Plus: if I'm normally speaking English a lot all day I won't get a sore throat - but just half an hour of a (rare) emotional conversation, passing on sad news for example or talking about serious stuff, will cause a bit of soreness. The kind of conversations are best decribed as where it feels difficult to actually say the words - presumably an emotional block, rather than a language one.

 

So at the very least, if you're finding it difficult - not for emotional reasons of course but for pronunciation ones - to say the Chinese words, perhaps it's not surprising to get a sore throat.

 

Also, pure speculation: speakers of non-tonal language associate marked difference of tones as explicitly conveying emotions, in many cases. Obviously that's not the case for typical tonal changes in a tonal language. But could it be that there's part of the non-tonal speaker's brain which is thinking "I must be conveying emotions" when trying to get the tones right? And could that account for (a) the breathy, earnest tone of voice I mentioned, and (b) the sore throat? Probably not.... maybe?

 

Then again there's perhaps a more boring description, e.g. Muscle tension dysphonia is a coordination problem involving muscles and breathing patterns associated with your voice. When you’re stressed, muscles that control your voice box can tense up. This can cause hoarseness, a voice that cracks, or the need to strain your voice to be heard.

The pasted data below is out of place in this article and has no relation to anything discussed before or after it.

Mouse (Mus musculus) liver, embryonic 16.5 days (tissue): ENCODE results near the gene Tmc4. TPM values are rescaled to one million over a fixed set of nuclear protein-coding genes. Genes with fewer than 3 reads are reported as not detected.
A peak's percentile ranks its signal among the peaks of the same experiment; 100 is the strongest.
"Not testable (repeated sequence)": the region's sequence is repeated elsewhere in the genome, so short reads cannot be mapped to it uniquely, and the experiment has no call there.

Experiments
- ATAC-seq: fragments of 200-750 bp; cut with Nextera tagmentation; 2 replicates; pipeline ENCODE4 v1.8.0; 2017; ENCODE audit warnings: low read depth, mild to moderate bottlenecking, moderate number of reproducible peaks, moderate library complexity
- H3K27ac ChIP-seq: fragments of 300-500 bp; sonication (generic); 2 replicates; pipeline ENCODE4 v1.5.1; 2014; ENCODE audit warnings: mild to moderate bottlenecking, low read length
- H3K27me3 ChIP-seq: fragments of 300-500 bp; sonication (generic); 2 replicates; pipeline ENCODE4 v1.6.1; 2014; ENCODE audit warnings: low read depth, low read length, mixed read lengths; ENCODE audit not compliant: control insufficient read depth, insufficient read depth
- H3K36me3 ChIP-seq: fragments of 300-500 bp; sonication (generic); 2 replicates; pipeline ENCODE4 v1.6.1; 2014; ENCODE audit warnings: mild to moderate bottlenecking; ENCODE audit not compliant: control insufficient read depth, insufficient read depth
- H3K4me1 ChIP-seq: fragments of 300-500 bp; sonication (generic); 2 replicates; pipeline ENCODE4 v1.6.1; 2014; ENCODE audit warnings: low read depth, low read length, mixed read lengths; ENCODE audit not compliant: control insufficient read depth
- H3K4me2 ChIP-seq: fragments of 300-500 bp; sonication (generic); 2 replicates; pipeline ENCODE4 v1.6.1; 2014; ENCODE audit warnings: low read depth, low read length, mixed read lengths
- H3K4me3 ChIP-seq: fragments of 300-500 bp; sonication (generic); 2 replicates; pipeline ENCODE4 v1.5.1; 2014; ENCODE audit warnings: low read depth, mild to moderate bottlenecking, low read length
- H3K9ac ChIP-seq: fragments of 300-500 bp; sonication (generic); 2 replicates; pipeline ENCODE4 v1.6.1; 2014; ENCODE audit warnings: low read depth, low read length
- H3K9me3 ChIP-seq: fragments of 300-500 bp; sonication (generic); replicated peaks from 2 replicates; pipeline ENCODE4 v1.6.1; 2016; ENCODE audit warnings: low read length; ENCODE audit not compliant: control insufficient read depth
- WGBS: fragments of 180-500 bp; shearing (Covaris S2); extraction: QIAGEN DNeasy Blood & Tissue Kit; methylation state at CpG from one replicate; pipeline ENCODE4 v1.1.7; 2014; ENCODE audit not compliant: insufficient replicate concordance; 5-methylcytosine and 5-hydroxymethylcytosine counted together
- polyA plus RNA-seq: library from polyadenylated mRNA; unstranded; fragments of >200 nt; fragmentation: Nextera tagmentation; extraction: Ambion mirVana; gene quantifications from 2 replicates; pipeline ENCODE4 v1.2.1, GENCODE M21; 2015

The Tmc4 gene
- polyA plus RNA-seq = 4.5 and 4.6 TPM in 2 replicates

More here: http://www.otolaryngology.pitt.edu/centers-excellence/voice-center/conditions-we-treat/muscle-tension-dysphonia ... and where it says "the muscles that control the voice box become tense", it makes me think of what I wrote at the beginning, that perhaps native speakers of western languages tense and untense their voice box to try to create sounds that Chinese speakers typically generate elsewhere.

 

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Moshen
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In wonder if anyone can relate to this: When I do my shadowing exercises on a daily basis, I often end up with a sore throat after a while. I used to do 30 minutes a day and then after a couple of weeks end up with a sore throat and abandon shadowing for several weeks. After restarting it, the cycle would repeat. When very briefly I dabbled with singing lessons, I would also get sore after a while. I wonder if the tonal aspect of Chinese puts more strain on the voice (?)